Our president said over the weekend that certain politicians should “go back” to “the totally broken and crime-infested places from which they came.”
It is widely believed he was referring to four United States congresswomen. Since they were all elected to Congress, having passed the first hurdle to election of becoming a U.S. citizen, he must mean the states they came from. This type of rhetoric coming from the primary defender of our Constitution seems wildly out of place in both the political and religious founding of this great country. I’m sure certain fundamentalist organizations, like the Klan, are cheering today just like certain countries are alleged to have cheered over 9-11.
Bias, bigotry and lack of tolerance seem to permeate Washington. But Richmond is no slacker in this either. This November, we get to choose new representation in state politics. If you are a woman or a minority perhaps you’ve noticed that Bryce Reeves voted against the Equal Rights Amendment, along with other members of his party. Is this what we Virginians want – a return to barefoot and pregnant? Continued “pay them less because they’re not men?” Deny them control over their bodies? Is it bad to have an abortion, but OK to kill children in schools or coworkers with guns in the hands of those undergoing some sort of breakdown?
While I don’t think abortion is a good idea, it’s not my decision (plus abortions are declining anyway). While I keep and shoot guns, it’s not right to ignore the pain caused by a less-than-rational shooter.
The president will be voted in or out next year (and that’s important); but what about our election this year? Let’s look at our local politicians and decide if they truly represent all of us.
Get out and vote this November, especially if you are a woman or a minority.
Editor's Note: this originally appeared in the July 19th edition of the Central Virginian, and has been re-posted here with the author's permission.
What occurred July 9 during the General Assembly’s Special Session should be a wake up call. Three Virginians die every day from gun violence. The majority of these deaths are suicides. Many others are the result of domestic violence.
The current NRA mantra is that a good guy with a gun is the best defense against a bad guy with a gun. But where’s the “good guy” when a person commits suicide? What about women killed by their ex-husbands, husbands, boyfriends or ex-boyfriends? How about a young child who finds a carelessly stored gun? It seems in our society we value human life, except in these cases.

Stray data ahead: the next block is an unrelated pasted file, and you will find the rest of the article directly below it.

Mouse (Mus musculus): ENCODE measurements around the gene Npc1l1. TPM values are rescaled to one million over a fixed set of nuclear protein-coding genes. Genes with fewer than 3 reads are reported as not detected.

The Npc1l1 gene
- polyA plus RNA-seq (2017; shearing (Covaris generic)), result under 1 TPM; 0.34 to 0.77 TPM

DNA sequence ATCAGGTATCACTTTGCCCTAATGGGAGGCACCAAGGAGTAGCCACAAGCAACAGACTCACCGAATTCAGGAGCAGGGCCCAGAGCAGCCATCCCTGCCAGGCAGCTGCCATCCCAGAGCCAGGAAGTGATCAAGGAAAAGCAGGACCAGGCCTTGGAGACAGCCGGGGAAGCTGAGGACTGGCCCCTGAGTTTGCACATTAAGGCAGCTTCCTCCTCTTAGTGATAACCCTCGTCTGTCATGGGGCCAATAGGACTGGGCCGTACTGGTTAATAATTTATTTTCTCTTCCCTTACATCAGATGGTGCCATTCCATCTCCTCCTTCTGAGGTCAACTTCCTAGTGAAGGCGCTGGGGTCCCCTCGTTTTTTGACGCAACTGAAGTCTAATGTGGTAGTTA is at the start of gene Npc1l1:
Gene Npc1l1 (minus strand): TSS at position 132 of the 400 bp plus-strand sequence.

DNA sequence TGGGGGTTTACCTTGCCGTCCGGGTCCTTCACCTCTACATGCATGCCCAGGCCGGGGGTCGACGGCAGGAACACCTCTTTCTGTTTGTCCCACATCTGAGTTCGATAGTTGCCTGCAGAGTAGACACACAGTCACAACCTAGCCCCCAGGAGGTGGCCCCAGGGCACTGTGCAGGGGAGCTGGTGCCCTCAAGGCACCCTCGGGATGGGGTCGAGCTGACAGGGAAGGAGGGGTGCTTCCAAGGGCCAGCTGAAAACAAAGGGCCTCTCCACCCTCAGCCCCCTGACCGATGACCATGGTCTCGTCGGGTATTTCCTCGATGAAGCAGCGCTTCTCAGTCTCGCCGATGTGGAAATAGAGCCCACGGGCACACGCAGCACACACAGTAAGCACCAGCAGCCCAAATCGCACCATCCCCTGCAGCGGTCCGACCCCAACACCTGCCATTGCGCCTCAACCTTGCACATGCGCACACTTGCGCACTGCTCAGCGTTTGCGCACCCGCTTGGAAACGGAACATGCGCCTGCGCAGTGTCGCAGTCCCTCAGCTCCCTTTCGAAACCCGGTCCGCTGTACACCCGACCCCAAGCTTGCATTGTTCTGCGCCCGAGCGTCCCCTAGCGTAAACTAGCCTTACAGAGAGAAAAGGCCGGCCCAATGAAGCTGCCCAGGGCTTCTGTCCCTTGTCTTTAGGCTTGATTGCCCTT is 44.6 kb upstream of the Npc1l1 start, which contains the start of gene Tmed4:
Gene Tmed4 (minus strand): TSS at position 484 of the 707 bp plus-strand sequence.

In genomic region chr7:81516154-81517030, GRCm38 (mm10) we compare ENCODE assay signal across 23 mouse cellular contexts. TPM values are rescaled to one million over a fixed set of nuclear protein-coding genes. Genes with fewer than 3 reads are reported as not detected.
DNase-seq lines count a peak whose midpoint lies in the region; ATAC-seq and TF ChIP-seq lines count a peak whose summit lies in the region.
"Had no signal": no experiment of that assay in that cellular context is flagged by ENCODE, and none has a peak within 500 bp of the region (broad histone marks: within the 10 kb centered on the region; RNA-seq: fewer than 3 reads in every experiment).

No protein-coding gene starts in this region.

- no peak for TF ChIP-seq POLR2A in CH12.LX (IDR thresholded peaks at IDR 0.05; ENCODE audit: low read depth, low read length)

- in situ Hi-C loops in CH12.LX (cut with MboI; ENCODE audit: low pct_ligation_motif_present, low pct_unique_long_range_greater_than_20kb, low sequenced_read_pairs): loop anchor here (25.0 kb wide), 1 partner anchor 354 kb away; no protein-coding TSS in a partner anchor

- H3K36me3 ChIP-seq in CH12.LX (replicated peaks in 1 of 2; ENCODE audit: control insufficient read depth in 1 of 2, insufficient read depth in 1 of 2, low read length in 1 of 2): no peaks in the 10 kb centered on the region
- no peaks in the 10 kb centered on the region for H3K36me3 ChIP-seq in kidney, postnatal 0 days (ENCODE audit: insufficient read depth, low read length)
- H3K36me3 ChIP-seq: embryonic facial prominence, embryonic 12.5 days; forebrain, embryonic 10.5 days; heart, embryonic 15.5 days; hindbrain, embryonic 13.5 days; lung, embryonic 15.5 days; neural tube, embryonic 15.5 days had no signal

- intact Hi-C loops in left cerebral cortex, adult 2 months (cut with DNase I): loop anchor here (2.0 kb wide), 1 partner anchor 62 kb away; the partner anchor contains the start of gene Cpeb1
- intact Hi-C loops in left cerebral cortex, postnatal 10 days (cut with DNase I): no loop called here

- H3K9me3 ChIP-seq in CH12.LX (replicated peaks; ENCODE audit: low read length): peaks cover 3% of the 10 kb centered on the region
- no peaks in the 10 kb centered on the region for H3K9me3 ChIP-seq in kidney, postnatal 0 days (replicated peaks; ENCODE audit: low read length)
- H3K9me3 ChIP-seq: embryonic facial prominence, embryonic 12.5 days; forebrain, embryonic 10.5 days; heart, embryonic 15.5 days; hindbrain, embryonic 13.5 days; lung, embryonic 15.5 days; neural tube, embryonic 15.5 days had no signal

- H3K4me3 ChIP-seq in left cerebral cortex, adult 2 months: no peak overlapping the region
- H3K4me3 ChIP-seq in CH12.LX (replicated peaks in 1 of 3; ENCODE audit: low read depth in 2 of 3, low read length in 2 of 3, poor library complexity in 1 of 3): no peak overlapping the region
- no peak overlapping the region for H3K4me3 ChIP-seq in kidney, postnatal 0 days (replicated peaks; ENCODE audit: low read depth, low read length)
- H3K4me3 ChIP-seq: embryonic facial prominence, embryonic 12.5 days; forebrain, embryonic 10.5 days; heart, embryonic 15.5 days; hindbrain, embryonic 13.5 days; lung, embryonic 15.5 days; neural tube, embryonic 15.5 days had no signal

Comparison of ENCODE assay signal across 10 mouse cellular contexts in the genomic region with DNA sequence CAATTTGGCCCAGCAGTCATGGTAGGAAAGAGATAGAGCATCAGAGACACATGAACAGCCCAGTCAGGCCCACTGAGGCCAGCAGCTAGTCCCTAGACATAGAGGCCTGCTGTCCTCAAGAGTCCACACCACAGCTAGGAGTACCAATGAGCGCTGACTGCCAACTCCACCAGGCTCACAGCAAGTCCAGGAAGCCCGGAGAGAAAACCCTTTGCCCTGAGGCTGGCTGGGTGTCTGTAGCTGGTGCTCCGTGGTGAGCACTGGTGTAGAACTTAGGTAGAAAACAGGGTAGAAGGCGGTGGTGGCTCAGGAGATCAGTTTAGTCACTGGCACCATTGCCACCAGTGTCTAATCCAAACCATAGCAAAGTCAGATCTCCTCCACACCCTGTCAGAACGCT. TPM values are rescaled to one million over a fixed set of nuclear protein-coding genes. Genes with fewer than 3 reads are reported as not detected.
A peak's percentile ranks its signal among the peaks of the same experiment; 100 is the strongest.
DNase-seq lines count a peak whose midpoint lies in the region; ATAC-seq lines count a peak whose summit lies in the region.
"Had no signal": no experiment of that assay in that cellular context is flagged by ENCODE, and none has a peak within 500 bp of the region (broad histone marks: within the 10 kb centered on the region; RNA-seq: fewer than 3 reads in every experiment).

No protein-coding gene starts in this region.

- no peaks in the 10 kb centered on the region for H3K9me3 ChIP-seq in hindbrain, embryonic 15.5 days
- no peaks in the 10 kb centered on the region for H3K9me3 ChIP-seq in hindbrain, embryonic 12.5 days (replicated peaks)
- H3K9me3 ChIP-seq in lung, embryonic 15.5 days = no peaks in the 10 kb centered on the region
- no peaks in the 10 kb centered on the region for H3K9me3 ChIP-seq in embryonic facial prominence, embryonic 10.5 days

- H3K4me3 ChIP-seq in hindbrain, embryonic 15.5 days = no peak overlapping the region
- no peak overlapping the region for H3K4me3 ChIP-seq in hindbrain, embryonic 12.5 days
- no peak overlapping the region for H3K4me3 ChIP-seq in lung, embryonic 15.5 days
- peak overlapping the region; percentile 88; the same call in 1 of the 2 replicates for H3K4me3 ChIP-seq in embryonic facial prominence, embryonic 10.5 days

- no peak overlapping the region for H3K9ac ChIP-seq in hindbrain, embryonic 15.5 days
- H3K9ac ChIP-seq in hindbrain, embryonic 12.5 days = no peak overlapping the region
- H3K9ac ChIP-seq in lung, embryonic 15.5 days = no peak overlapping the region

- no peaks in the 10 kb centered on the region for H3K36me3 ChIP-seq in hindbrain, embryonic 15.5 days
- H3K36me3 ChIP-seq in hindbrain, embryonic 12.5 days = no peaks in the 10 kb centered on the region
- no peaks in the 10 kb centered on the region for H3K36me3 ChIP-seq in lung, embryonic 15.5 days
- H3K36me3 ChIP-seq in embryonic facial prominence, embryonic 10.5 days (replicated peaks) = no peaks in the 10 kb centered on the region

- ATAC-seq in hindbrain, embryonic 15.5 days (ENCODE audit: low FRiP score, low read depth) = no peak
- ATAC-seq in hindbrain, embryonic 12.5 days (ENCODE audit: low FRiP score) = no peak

The Governor’s request was simple. After the mass shooting in Virginia Beach, he wanted legislators to reconsider gun legislation that failed to pass a few short months earlier. Virginia’s failure to act has a long history. Twelve years after 32 people died at Virginia Tech we still have no meaningful gun safety legislation. Recommendations from a bi-partisan Blue Ribbon Panel generally have not been acted on. After 12 years of inaction, more than 11,000 Virginians have since become victims of gun violence.
To pretend we are powerless to address gun violence is ludicrous. After the 90-minute charade I watched last Tuesday, even after some influential legislators promised to submit legislation for debate, Virginia’s legislators simply chose to dodge their responsibility to provide for public safety. Many other states have passed legislation to protect lives. It’s time for Virginia to join them.
The Governor said he expected better. We all should expect better. Families who have and will continue to use lose loved ones deserve better. On November 5, it’s time to remove from office those individuals who won’t even consider common sense public safety solutions.
Editor's Note: This originally appeared in the July 17th electronic edition of the Culpeper Star Exponent, and has been re-posted here with the author's permission.
I hereby announce, “No liver will be served in this house.” So does this mean I can be labeled a “vegan,” “pescetarian,” “animal lover” or “animal hater?” No, it means if you’re coming to a potluck at my house, leave the pâté at the end of the driveway.
Was this a bold move? Maybe no one would bring pâté; so just consider it a warning that if you might, don’t. Maybe The City of Charlottesville and Albermarle County’s announcement that their police forces would not participate in Immigration and Customs Enforcement (ICE) raids was also just a warning. I don’t know. I wasn’t part of the decision. I can’t read minds. Enter Jon Russell on July 14, 2019, with his article in the Star-Exponent, "Two communities, two immigration stances," and his labels of a “bold move,” “a political stunt designed to make headlines,” and evidence these communities are “de facto sanctuary communities.” Fact Check: there is no legal definition of a sanctuary community, and such continuous labeling until perceived as truth is a tactic straight out of Propaganda 101.